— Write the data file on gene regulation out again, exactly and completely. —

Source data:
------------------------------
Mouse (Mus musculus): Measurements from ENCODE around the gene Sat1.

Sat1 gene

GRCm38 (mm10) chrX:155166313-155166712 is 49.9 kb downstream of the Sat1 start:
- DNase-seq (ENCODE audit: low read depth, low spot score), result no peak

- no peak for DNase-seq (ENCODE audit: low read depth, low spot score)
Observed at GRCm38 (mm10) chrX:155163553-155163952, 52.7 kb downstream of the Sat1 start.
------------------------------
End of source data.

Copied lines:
Mouse (Mus musculus): Measurements from ENCODE around the gene Sat1.

Sat1 gene

GRCm38 (mm10) chrX:155166313-155166712 is 49.9 kb downstream of the Sat1 start:
- DNase-seq (ENCODE audit: low read depth, low spot score), result no peak

- no peak for DNase-seq (ENCODE audit: low read depth, low spot score)
Observed at GRCm38 (mm10) chrX:155163553-155163952, 52.7 kb downstream of the Sat1 start.